Touring the island of Lopud
Trip Start May 18, 2007
62Trip End Jul 18, 2007
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Today we had the usual Villa Kolocep breakfast buffet and headed out for the dock to board our local Nova shuttle boat for a new island of adventure, Lopud. (It is really amazing to us after a nice big dinner that every morning we are starving for breaky. We tell ourselves that it is all the relaxation that is burning all the extra calories...makes sense to us! )
The boat ride was about 25 minutes and once we arrived we immediately said to each other "we like our island better!". Lopud is a lovely island, larger than Kolocep (our island) and known for its olive trees and orange orchards and part of the Elafiti islands (Kolocep, Lopud and Sipan). A total of 24 churches were scattered over the island and Franciscan and Dominican monks have build monasteries and today has about 220 inhabitants
Upon arrival we saw 2 souvenir stores and a couple of small restaurants and once past that we found it....yes, you guessed it, the GOAT PATH!!
Ryan led the way, excited to take Laurie up yet another set of steep steps with absolutely no idea where we were headed. Laurie is quite accustomed to this after all these years, but remains totally thrilled that Ryan can lead her to such fabulous places, yet all are always UP!
We wandered UP a very lonely steep weathered staircase and up and up we went. We began to see some ruins and that is when Ryan lit up - he loves these ruins and is like a kid in a candy store when he sees old rock formations. The ruins were old churches and monasteries and we enjoyed the harbor views from way on top of the village.
Ryan found the goat path leading us back down to the village where we stopped for a quick bite to eat before heading back to Kolocep. Lopud is touted to be the prettiest of the Elafiti Islands but we completely disagree and recommend Lopud for a day trip of wandering and a light lunch
We stopped to buy Laurie a snorkel and mask as we were headed to snorkel for the rest of the afternoon. Our boat ride back was short and we were back out the door within a few minutes to hit Gornje Celo for snorkeling. We had spotted a nice clear area earlier in the week and were set to find some fishies!
The 2 mile walk to Gornje Celo from Donje Celo is beautiful and we greatly enjoyed the stroll to our snorkeling hole. Once there we placed our towels on a rocky "chaise lounge" lathered on our SPF 12 suntan lotion and took the plunge. This was the first snorkeling experience for Laurie so Ryan showed her the tricks of the trade and off we went, Ryan making sure every few minutes that Laurie was okay and not having any issues. All was great fun and we swam side by side for about 2 hours, soaking in the Adriatic, yet quite dissappointed in the lack of colorful fish, or just plain fish, for that matter. We had a blast swimming around in the 85 degree water, no complaints there, but just no fishies except for a few small schools which were not a bit phased when Ryan dove right for them.
We rested for a VERY short few minutes on our rock slab and Ryan turned to me and said "I think I got some sea urchin spikes in my foot". Upon getting INTO the water, Ryan cautioned Laurie about the sea urchins on the rocks and to be careful and Laurie was oh so mindful and takes instructions well! However, when we were getting out of the water a small roller wave came and pushed Ryan off balance and right onto a naughty sea urchin, poking him with spines into the heel of his foot! Laurie"s watch guard got snagged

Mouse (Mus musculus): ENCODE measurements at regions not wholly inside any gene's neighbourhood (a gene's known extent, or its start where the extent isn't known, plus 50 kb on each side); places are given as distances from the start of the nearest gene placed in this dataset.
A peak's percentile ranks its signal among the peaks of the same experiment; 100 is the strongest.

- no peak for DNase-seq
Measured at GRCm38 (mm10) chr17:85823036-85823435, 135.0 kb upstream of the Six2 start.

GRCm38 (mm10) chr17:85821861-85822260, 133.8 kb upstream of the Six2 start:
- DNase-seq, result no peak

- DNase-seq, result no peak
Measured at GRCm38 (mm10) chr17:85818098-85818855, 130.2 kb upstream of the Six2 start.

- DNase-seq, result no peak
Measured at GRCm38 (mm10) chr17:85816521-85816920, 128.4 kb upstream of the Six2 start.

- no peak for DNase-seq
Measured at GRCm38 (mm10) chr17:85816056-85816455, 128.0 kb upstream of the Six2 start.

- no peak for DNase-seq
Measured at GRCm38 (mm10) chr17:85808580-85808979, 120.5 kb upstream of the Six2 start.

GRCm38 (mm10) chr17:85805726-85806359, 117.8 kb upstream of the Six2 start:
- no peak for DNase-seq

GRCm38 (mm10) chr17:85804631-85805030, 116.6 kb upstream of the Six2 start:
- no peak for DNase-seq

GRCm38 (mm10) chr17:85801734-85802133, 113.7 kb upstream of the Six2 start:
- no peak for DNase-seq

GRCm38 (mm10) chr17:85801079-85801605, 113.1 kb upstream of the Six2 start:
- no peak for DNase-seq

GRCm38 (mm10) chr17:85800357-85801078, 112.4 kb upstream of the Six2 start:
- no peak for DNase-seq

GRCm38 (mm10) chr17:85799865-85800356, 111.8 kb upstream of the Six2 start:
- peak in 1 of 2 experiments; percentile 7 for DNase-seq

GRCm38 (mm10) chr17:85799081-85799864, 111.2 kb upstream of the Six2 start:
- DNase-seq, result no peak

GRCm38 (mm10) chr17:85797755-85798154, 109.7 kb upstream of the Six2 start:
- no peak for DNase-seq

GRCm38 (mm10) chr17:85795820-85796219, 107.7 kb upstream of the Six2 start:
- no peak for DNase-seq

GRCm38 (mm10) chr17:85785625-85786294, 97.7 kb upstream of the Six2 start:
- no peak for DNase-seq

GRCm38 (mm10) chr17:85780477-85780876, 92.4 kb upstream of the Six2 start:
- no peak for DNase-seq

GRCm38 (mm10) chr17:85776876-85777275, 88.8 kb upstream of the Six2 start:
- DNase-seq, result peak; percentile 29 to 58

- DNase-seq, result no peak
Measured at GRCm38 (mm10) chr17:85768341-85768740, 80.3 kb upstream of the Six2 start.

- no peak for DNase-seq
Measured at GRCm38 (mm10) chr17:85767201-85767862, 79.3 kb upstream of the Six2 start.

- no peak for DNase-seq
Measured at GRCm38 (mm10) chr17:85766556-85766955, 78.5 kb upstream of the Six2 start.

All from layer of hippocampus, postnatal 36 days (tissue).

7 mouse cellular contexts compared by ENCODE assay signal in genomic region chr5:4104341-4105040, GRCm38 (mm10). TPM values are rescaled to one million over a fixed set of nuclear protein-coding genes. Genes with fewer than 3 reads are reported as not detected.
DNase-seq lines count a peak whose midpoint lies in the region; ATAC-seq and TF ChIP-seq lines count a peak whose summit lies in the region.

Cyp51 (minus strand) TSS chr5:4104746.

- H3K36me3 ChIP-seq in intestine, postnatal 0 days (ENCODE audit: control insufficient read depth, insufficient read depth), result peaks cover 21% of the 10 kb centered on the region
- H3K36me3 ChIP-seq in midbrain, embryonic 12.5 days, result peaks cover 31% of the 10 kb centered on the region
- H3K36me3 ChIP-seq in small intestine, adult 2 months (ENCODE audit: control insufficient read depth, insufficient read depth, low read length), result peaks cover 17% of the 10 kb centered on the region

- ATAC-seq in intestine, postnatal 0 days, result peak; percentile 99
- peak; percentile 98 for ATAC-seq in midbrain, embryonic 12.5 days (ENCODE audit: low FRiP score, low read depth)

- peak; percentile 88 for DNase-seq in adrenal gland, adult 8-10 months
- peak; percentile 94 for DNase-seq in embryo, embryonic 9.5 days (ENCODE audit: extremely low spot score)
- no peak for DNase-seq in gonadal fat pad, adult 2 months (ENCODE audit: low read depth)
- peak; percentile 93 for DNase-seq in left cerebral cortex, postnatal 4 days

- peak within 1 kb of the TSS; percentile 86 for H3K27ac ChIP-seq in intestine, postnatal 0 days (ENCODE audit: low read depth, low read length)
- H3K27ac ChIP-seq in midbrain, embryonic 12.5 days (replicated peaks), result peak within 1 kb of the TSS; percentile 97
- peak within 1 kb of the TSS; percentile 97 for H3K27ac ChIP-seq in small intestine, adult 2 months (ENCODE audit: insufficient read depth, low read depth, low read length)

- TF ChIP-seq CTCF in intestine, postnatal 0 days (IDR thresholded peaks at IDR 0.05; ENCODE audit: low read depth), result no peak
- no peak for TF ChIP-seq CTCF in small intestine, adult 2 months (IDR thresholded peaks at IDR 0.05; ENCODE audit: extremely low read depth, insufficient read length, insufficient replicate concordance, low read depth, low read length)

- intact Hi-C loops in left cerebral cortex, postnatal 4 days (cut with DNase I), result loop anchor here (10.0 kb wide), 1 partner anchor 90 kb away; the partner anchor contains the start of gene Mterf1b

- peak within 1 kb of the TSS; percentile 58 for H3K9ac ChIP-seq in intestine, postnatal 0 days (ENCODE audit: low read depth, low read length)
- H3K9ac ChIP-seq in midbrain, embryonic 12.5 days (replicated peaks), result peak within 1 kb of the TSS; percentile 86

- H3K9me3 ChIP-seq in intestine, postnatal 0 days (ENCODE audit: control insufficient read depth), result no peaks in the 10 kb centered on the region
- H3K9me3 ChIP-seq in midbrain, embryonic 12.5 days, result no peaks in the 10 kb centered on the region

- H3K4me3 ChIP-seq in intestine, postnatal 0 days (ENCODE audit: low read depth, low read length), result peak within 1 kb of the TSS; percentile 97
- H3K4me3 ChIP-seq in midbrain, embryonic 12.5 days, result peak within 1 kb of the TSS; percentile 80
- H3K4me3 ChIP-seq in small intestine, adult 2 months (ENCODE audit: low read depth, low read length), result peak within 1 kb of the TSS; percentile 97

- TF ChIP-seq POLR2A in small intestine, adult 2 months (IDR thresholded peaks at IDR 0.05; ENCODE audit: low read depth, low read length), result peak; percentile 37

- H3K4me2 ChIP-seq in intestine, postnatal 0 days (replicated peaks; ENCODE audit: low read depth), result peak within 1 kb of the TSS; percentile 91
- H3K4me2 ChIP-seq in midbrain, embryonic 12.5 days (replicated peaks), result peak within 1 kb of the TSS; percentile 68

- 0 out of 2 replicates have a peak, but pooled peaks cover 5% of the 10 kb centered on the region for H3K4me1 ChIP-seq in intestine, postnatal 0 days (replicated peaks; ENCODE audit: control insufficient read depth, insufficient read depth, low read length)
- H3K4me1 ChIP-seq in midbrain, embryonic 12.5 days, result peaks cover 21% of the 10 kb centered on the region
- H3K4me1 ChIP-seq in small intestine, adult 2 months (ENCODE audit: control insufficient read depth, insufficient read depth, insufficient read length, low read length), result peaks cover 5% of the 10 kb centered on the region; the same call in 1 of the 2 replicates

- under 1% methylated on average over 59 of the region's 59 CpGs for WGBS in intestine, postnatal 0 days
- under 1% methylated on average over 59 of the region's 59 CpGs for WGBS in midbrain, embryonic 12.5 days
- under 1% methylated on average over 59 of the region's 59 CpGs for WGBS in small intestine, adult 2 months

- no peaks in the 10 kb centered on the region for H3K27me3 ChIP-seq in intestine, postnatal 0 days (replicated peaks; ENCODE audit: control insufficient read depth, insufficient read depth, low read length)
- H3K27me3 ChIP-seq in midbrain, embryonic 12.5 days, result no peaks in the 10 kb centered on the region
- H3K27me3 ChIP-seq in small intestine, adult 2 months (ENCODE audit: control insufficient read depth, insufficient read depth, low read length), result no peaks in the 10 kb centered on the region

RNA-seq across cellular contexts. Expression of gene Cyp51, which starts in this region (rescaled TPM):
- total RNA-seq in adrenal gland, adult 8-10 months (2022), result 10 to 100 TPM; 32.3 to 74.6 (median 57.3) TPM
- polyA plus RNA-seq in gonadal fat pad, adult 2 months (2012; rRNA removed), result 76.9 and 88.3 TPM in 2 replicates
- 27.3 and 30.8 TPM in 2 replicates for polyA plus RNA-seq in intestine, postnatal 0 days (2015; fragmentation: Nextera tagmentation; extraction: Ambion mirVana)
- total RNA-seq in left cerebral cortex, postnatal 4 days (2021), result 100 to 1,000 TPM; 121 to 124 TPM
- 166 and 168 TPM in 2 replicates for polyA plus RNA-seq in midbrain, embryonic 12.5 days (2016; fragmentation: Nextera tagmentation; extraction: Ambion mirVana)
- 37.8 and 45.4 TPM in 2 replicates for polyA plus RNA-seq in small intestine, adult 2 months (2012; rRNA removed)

Now it gets fun! Laurie looked down and saw lots of tiny black spots in the heel but only one was sticking out waiting to be yanked on. Laurie worked a bit and got the bugger out but saw that Ryan had more than she could deal with on the edge of the water and most were already under the skin and the heel was beginning to hurt a bit! Groovy!
We walked back the 2 miles to our hotel and Ryan was a trooper and honestly would not tell Laurie how much pain he was in but she knew it smarted! Once back in our room, Laurie immediately turned into "Nurse Laurie", rapidly looking up information on sea urchins in Croatia and found that a vinegar bath will dissolve the spines and alleviate the pain. Nurse Laurie marched down to the dining room and got a bowl and bottle of vinegar and prepared a soak for Ryan not letting Ryan do much of anything but rest. Before the soak Laurie donned her head lamp and trusty Swiss tweezers (with attached magnifying glass), which she never had a reason to use until now, and tried to pull the little spines out of the heel. There were 21 lodged in his heel and after a while of poking around Laurie was unable to get any dislodged - just too far under the skin and did not want poor Ryan to have a raw heel. We do so much walking every day that a raw sore heel would not be a good idea...
Ryan was a good patient for Nurse Laurie and he soaked his heel in vinegar for an hour and then took a good long snooze. The internet also said that sea urchins produce a "venom" which we think was yet another "mickey" thrown at him (similar to the train rides) because after Laurie probed and picked, he just konked out! Ryan felt a little better before dinner, sore foot, but on the mend.
Laurie decided to investigate things further and checked the rest of his foot and the other foot. She found that he had slightly brushed up against another nasty urchin on his way out and had several more spines on the top of his foot, which Laurie could not begin to dig out so we left those alone, hoping the vinegar would dissolve the spines.
We called it an early night as we wanted the patient to get some rest.
Tomorrow we think we will hit the third Elafiti Island of Sipan as long as the patient is up to it!
Today's walk: 8.8 miles
Total for the journey (235.5 miles, 44 days)
Ryan and Laurie